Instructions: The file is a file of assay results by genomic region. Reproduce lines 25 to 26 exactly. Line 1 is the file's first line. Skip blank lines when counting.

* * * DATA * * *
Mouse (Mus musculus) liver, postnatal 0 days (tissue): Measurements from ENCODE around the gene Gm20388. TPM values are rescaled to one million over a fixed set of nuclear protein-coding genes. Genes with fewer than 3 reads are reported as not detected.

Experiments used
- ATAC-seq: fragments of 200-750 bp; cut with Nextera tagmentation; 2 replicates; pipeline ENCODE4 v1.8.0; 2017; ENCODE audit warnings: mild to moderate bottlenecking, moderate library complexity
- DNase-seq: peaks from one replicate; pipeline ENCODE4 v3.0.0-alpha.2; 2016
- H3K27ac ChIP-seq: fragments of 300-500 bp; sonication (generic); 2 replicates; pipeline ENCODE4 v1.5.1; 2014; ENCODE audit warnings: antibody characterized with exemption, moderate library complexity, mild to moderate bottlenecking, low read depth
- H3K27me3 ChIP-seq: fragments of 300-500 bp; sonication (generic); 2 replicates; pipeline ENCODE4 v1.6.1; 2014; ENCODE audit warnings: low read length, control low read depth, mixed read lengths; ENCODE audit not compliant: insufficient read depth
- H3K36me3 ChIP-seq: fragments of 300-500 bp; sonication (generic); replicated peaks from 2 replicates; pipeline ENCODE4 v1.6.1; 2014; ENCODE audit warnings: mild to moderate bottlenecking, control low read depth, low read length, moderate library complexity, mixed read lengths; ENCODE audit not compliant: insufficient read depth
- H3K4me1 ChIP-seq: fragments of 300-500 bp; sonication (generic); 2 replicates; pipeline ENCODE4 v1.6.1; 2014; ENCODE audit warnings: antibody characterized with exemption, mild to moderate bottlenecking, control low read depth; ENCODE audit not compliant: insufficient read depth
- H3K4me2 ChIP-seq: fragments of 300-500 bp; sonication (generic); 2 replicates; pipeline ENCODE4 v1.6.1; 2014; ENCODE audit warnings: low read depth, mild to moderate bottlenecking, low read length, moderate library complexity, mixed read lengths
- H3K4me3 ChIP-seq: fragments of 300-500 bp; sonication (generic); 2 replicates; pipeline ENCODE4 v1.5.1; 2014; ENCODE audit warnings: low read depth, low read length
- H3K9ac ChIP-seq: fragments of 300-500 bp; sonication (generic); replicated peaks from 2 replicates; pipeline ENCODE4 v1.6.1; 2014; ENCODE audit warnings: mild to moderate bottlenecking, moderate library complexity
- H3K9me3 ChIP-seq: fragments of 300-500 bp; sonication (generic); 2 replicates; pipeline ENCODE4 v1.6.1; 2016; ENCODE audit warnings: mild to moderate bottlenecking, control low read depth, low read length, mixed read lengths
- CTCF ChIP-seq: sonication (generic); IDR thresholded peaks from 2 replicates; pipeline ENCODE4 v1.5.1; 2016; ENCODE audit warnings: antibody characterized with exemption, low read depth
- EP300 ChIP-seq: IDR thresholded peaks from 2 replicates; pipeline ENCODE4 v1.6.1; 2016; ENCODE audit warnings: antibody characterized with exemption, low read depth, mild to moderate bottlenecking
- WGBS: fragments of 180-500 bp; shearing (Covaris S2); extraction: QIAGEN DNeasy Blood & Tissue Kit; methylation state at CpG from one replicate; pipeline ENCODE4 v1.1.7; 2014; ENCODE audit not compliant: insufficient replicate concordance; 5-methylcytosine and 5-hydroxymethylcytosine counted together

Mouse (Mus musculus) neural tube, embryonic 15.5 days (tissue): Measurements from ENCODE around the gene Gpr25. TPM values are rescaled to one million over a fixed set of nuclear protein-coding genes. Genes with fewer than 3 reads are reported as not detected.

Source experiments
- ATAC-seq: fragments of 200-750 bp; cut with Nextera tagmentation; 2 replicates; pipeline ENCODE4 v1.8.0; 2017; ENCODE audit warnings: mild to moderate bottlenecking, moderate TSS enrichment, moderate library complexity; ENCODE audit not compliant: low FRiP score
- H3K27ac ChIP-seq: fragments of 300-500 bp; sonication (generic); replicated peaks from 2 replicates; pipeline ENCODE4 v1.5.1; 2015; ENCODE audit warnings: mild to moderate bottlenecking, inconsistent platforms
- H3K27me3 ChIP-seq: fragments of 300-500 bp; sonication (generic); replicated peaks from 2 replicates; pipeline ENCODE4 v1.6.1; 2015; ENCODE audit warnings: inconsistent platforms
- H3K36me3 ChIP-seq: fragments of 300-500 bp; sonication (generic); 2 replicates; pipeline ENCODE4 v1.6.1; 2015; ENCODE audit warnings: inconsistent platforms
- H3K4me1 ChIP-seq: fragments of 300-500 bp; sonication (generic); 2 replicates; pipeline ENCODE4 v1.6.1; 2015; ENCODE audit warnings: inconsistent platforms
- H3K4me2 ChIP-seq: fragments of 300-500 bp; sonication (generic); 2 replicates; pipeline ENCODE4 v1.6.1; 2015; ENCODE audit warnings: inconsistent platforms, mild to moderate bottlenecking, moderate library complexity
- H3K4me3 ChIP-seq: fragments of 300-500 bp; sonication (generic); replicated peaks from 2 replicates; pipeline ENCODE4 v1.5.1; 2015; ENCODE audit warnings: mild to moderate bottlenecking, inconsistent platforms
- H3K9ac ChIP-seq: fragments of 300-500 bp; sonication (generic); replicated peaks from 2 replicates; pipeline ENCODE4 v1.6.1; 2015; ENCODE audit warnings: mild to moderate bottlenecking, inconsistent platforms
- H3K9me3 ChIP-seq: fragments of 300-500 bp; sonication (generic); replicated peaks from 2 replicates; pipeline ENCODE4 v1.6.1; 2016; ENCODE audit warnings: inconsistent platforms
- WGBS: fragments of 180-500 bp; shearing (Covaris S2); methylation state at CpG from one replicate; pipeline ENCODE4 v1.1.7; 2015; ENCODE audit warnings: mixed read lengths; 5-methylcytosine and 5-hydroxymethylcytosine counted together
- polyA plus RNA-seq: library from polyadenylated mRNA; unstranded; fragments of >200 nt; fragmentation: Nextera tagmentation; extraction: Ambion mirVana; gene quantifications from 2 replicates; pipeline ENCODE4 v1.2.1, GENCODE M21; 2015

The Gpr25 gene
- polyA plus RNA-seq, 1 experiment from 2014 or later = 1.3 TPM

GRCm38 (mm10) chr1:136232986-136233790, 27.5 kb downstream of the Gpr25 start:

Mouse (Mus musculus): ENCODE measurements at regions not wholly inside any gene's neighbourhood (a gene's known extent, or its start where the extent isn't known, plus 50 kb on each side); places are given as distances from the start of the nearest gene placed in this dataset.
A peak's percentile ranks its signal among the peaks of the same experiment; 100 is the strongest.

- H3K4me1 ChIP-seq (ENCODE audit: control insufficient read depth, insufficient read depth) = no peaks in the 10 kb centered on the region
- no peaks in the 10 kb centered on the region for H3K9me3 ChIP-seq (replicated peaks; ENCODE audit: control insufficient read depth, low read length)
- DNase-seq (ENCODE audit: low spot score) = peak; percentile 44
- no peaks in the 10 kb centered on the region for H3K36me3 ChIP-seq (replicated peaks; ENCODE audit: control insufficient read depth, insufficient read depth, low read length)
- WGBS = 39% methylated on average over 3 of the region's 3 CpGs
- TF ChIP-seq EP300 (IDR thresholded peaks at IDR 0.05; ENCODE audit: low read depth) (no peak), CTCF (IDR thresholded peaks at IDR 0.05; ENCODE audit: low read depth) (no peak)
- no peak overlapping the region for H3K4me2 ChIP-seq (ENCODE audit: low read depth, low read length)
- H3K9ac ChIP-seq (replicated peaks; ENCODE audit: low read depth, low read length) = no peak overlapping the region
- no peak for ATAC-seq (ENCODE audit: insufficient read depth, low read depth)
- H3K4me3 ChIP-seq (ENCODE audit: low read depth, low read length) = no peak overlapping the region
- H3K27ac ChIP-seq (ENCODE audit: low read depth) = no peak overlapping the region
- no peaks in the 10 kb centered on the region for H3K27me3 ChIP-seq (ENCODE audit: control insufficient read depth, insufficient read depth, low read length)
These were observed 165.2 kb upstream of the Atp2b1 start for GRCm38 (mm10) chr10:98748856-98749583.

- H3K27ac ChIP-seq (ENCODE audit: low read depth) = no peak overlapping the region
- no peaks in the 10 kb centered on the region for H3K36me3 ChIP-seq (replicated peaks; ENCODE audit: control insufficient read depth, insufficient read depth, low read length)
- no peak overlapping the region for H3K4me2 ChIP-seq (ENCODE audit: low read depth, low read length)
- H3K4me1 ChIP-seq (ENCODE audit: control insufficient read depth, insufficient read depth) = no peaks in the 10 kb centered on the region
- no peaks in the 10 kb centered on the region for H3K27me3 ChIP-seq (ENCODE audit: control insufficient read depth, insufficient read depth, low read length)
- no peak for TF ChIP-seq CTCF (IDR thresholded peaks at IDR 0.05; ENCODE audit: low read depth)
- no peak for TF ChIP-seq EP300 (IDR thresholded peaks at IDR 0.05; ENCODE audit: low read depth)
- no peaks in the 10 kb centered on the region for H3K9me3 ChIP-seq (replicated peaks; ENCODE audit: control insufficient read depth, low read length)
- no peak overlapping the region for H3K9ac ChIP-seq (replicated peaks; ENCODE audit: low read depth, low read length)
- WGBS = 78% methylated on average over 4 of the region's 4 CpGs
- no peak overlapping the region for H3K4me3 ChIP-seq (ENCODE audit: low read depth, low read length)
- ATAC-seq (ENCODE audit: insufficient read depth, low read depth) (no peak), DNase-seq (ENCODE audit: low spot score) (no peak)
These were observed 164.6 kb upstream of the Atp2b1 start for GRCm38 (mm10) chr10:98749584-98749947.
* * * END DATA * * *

- H3K9ac ChIP-seq: fragments of 300-500 bp; sonication (generic); replicated peaks from 2 replicates; pipeline ENCODE4 v1.6.1; 2015; ENCODE audit warnings: mild to moderate bottlenecking, inconsistent platforms
- H3K9me3 ChIP-seq: fragments of 300-500 bp; sonication (generic); replicated peaks from 2 replicates; pipeline ENCODE4 v1.6.1; 2016; ENCODE audit warnings: inconsistent platforms